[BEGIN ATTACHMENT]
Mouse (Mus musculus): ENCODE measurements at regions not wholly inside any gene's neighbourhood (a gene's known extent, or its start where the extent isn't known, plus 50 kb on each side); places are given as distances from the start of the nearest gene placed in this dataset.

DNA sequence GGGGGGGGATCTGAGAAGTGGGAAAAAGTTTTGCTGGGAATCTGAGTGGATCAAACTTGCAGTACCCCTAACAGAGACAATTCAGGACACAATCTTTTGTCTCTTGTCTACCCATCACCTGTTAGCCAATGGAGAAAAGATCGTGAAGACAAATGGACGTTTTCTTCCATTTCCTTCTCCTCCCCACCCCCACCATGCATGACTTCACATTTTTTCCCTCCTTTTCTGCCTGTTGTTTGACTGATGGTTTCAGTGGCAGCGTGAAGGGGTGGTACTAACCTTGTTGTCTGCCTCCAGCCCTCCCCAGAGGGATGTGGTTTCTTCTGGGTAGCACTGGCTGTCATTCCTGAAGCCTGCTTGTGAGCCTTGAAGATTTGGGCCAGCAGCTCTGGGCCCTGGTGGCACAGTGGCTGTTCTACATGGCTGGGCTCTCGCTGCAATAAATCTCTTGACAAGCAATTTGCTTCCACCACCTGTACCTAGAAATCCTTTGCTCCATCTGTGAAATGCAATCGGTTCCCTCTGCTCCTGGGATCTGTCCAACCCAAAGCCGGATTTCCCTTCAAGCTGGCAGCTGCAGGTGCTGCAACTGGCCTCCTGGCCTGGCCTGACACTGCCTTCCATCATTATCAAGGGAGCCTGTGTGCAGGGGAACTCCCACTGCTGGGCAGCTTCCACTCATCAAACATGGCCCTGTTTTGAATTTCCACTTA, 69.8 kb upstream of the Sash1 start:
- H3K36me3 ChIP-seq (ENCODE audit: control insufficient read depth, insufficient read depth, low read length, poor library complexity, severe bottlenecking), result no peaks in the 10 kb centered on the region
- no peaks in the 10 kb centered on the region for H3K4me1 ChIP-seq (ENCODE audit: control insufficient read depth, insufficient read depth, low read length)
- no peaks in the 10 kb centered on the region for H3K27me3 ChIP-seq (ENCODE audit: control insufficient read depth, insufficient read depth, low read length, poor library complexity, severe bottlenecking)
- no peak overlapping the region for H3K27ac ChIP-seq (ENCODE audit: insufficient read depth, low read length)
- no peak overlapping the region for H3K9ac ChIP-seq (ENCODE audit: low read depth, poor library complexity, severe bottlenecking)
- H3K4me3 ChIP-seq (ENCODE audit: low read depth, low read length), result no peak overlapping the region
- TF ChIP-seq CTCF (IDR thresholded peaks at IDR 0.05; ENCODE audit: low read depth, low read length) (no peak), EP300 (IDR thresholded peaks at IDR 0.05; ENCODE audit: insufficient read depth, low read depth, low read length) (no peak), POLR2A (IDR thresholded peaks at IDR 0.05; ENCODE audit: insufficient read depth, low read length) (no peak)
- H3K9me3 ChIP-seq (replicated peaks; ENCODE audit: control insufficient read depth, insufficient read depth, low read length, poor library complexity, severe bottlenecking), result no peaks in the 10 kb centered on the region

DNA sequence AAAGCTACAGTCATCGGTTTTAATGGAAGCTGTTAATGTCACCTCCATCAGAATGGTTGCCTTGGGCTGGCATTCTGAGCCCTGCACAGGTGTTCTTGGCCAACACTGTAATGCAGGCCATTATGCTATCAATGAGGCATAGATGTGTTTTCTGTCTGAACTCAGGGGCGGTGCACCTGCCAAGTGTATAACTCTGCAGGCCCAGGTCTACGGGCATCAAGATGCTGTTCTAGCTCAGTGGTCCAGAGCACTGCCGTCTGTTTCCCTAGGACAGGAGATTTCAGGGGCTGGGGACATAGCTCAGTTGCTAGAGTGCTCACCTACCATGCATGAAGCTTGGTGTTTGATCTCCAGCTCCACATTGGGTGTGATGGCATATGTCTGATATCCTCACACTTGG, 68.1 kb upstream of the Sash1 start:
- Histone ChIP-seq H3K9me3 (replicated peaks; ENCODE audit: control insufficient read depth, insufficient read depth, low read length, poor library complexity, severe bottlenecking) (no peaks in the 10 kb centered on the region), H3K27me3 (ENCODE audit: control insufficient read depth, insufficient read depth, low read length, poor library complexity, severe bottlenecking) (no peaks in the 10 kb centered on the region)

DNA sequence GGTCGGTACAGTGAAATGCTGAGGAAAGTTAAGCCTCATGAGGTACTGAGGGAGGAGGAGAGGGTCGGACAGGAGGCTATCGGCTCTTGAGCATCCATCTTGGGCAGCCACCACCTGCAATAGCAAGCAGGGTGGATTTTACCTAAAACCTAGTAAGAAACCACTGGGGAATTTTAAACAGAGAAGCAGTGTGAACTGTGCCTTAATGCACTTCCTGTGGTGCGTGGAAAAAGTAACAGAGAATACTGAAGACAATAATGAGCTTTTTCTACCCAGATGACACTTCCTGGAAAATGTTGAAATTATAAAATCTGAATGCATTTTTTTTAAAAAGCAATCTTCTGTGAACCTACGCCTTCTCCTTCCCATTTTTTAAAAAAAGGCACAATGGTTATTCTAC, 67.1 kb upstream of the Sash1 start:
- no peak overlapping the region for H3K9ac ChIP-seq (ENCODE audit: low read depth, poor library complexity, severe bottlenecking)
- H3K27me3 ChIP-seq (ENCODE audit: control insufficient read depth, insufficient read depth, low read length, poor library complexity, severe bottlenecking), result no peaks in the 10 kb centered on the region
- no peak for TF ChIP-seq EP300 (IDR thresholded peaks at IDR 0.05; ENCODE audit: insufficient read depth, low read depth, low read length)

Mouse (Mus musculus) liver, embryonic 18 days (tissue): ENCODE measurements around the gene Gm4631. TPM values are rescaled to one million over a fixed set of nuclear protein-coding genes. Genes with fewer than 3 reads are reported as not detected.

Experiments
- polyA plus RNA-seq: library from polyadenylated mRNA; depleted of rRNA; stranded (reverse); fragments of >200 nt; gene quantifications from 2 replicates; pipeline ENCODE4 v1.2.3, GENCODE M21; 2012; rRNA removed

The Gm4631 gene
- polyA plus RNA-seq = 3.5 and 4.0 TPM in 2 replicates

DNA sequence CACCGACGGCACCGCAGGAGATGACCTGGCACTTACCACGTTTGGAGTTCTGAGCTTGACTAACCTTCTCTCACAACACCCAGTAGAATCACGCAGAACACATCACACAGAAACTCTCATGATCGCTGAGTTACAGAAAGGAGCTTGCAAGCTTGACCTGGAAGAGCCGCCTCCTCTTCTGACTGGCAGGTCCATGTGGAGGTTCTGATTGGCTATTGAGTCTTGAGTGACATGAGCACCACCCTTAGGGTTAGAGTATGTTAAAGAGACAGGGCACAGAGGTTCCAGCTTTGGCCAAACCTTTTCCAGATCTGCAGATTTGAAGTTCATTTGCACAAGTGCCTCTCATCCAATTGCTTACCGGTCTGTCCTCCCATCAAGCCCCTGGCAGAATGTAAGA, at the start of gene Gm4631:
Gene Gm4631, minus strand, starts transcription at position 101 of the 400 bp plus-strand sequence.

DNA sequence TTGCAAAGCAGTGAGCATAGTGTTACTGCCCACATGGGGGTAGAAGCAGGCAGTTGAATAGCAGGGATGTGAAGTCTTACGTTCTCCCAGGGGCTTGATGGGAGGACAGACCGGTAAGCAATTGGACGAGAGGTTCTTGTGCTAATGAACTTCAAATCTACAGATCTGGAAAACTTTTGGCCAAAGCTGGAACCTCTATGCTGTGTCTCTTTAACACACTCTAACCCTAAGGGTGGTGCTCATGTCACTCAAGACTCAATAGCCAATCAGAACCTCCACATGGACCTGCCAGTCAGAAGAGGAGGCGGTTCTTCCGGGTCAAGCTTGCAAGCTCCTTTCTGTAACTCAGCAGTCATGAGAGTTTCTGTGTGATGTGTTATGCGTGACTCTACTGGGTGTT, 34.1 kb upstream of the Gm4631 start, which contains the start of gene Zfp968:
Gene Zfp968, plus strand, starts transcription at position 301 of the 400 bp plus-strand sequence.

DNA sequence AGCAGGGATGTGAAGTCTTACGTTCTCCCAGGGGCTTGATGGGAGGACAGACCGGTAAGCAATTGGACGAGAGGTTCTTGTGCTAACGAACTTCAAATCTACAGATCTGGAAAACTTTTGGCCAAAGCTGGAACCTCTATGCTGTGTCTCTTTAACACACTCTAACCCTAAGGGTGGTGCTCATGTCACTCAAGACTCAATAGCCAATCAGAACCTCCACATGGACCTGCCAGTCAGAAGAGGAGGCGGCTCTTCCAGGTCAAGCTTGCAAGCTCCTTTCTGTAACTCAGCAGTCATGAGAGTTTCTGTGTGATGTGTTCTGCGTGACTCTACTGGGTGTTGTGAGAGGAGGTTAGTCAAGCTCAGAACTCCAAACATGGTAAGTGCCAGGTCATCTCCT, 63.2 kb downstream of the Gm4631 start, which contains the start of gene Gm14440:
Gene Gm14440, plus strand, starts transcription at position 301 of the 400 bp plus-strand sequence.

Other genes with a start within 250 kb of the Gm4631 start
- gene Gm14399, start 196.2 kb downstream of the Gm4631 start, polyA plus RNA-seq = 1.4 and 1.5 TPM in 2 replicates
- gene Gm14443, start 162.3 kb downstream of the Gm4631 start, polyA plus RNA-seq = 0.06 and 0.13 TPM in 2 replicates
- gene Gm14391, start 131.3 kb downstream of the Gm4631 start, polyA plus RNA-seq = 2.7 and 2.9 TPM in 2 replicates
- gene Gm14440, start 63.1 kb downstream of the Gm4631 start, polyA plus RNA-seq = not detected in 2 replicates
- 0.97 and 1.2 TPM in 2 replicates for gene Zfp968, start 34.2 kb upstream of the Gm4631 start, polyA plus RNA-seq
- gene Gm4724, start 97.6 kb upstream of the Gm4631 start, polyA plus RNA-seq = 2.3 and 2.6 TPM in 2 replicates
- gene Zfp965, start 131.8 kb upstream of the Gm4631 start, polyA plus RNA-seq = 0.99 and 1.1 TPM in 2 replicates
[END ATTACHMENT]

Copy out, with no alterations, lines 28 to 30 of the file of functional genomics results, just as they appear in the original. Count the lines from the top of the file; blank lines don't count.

Other genes with a start within 250 kb of the Gm4631 start
- gene Gm14399, start 196.2 kb downstream of the Gm4631 start, polyA plus RNA-seq = 1.4 and 1.5 TPM in 2 replicates
- gene Gm14443, start 162.3 kb downstream of the Gm4631 start, polyA plus RNA-seq = 0.06 and 0.13 TPM in 2 replicates